Froome proves his commitment, Dumoulin enhances his reputation, and who will fill the gap left by Peter Sagan?
After Tom Dumoulin (Giant-Alpecin) defied his rivals — and physics — to haul his big frame to the overall lead on stage nine, here are the big topics from a brutal day’s racing.
Froome looks near his best again
After being dropped on a similarly steep uphill finish two days ago, doubts were raised over whether Tour de France winner Chris Froome (Team Sky) had the form to compete for the GC at the Vuelta this time round.
But those doubts were quickly dispelled as he roared up the final climb today, beating everyone bar stage winner Dumoulin. He stayed calm when the attacks starting coming in from other GC riders, taking the climb at his own pace and claiming back much of the time he had lost to his rivals on stage seven.
Froome appears to have grown into the race, and he suddenly looks in good shape to take on the serious mountain top finishes of next week.
Chaves finally cracks…
Throughout this first week we’ve wondered when the young Colombian star would finally show signs of weakness, and that day finally came as he failed to respond to Dumoulin’s bid for the overall lead.
Perhaps it’s too early to right him off from winning it back again — he did after all prise the jersey back off Dumoulin having lost it for a day earlier in the week — but the next mountain stage that awaits on stage 11 is far more difficult than anything he’s had to contend with thus far.
…but Dumoulin looks stronger than ever
While Chaves was faltering, the big Dutchman was busy out-riding all the lightweight, pure climbers for whom this finish looked perfectly suited.
Dumoulin’s climbing has been a revelation this race, and by climbing so well on such a steep finish, the GC favourites will be taking him yet more seriously as a potential threat.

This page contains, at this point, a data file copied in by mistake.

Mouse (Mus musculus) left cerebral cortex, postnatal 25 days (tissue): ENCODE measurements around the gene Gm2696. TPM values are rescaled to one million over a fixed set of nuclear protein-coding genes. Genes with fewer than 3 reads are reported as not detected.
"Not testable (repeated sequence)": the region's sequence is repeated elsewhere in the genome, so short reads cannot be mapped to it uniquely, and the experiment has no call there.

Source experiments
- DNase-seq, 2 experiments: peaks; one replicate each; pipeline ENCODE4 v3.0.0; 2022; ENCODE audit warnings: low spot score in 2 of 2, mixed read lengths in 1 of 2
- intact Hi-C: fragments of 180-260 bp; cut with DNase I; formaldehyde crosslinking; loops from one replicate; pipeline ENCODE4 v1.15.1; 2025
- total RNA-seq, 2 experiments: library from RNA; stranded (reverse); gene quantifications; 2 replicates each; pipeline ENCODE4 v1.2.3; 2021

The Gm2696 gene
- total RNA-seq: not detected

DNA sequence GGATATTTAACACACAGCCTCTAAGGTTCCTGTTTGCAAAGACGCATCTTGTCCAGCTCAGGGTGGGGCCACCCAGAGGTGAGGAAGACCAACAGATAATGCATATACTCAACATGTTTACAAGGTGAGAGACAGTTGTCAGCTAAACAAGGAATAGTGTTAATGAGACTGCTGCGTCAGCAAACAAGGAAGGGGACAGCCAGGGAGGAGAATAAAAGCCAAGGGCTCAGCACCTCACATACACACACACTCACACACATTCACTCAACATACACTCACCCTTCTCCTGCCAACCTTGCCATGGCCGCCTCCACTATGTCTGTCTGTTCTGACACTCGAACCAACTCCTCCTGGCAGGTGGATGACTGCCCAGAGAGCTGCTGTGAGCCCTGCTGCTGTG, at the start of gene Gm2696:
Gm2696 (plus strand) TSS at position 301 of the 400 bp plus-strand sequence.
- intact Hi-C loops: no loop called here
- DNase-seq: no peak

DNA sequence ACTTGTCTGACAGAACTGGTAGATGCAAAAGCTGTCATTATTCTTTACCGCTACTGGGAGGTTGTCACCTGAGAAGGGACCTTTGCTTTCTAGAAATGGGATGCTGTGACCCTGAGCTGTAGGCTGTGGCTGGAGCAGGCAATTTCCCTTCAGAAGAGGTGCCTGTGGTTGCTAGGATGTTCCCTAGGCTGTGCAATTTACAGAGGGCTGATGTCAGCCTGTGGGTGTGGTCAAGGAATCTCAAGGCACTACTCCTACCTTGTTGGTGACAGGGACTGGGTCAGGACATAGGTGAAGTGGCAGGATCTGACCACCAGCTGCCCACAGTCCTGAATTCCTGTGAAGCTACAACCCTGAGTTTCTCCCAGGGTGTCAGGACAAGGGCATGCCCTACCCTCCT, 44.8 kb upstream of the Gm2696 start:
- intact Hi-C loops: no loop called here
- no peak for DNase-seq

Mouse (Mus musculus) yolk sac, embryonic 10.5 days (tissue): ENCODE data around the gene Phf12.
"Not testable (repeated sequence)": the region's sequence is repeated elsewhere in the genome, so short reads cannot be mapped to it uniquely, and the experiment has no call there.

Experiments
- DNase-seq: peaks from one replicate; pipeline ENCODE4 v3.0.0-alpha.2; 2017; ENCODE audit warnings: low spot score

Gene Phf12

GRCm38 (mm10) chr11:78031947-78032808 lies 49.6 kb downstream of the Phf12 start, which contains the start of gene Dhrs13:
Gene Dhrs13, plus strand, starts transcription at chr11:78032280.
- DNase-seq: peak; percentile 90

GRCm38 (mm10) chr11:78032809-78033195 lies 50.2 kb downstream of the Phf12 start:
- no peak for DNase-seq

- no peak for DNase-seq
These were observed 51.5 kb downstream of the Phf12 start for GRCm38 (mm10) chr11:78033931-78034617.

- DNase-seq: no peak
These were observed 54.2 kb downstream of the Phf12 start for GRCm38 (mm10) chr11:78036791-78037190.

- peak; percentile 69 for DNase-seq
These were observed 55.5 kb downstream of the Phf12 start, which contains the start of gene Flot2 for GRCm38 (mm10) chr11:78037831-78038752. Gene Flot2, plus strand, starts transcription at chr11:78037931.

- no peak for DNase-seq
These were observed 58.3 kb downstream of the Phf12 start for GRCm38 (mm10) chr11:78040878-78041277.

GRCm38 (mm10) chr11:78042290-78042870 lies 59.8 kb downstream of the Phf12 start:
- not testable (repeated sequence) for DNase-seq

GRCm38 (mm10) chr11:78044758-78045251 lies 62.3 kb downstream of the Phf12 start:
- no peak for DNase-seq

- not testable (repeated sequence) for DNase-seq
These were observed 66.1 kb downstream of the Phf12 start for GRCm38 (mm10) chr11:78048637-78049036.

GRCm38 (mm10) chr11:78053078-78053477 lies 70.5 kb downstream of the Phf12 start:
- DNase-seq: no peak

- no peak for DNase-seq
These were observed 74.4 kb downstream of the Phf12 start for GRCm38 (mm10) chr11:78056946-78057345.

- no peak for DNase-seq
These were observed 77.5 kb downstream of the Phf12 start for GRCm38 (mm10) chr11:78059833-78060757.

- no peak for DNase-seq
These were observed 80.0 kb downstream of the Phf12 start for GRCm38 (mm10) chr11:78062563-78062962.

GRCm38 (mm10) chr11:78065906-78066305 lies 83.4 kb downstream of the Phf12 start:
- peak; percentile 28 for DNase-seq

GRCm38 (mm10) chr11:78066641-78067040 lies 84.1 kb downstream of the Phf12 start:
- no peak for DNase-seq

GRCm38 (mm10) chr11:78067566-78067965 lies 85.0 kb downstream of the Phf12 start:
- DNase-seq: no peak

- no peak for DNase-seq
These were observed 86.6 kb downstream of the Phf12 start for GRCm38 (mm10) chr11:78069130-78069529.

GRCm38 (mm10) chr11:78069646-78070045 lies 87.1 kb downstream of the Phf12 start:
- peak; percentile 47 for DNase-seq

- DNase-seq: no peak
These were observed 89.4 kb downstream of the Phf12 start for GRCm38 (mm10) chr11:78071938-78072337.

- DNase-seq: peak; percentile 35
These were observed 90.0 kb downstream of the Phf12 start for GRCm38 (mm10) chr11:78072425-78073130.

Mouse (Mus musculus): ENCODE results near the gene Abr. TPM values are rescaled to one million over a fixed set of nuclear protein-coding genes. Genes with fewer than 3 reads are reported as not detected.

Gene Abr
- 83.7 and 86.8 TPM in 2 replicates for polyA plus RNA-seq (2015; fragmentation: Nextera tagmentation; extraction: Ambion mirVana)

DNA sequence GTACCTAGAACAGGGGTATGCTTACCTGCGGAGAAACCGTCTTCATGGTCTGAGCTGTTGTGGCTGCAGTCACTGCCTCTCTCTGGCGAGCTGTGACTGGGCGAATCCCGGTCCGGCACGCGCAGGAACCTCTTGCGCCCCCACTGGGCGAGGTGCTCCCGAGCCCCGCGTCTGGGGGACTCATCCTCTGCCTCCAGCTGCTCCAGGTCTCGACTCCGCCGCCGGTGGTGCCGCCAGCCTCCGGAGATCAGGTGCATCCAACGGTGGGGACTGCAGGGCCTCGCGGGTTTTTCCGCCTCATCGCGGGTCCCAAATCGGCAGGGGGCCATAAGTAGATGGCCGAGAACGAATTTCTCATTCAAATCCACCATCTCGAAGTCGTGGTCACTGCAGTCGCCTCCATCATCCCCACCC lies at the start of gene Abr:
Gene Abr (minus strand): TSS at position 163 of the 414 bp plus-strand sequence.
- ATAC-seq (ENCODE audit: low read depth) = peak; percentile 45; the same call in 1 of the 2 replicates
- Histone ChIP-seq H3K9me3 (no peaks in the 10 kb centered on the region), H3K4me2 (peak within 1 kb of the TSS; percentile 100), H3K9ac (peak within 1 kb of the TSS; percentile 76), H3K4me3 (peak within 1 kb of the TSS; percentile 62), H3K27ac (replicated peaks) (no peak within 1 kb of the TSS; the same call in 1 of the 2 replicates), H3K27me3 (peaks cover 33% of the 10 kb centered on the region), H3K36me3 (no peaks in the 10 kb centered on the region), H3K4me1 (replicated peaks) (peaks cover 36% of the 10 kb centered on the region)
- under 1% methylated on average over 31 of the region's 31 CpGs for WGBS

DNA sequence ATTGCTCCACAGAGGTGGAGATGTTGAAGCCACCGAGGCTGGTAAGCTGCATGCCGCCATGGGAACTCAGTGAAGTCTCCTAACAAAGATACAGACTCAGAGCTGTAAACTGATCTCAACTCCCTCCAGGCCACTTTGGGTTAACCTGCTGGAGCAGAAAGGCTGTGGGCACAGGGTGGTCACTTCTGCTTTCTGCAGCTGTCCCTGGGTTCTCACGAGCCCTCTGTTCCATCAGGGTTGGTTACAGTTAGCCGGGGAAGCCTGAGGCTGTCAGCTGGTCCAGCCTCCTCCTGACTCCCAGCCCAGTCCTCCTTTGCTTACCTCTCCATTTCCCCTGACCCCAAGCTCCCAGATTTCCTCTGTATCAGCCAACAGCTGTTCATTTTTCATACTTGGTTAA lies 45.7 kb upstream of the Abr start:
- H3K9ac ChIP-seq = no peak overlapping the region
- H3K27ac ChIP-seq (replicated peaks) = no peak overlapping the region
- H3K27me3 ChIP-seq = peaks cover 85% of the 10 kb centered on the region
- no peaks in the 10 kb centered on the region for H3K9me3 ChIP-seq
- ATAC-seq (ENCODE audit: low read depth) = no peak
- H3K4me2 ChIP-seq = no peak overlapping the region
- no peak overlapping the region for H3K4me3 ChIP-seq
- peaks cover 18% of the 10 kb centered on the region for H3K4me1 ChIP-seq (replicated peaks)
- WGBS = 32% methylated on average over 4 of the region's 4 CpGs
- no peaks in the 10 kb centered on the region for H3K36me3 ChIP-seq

Bigger tests lie ahead, of course. So far he’s only had to cope with a maximum of one major climb per day, and mountain stages with several summits will test his resilience — especially next Wednesday’s queen stage. And though he has now excelled on both steep final climbs and long final climbs, he hasn’t yet been tested on one that is both very long and very steep. There’s still a lot to prove before we can say Dumoulin is a legitimate potential winner.
Have these first week finishes been exciting?
On the one hand, steep finishing climbs have made a great platform for battles for both stage wins and the GC, and the way the balance of power ebbed and flowed between Rodriguez, Froome and Dumoulin in the final few metres of stage nine was truly thrilling.
But before that explosive final we were treated to some 160km of nothing much happening, aside from a few attacks from the doomed breakaway. The significant climb of yesterday’s stage came not at the finish but with nearly 20km to ride, thus instigating hostilities much earlier, but profiles like today’s encourage riders to sit back and wait until as late as possible.
Then again, when the finish is as exciting as it was today, and the GC favourites are drawn to the front as early as the first week, should we really be complaining about a few tedious hours in between?
Sagan’s absence gives other sprinters opportunity
Still suffering from yesterday’s shocking motorbike collision, Peter Sagan (Tinkoff-Saxo) was forced to pull out of the race.
With Nacer Bouhanni having also abandoned following a crash yesterday, the Vuelta is left with something of a dearth of sprinters. John Degenkolb remains, as does stage five winner Caleb Ewan, but after that there are hardly any recognised grand tour sprinters still in the race.
That leaves some lesser names with a chance to make a name for themselves by landing a stage. JP Drucker (BMC Racing) looks set to capitalise having finished fourth twice already, while youngsters Kristian Sbaragli (MTN Qhubeka), Pello Bilbao (Caja Rural-Seguros RGA) and yesterday’s winner Jasper Stuyven (Trek Factory Racing) could all now feature towards the front of the bunch sprints — starting with tomorrow’s flat(ish) stage to Castellon.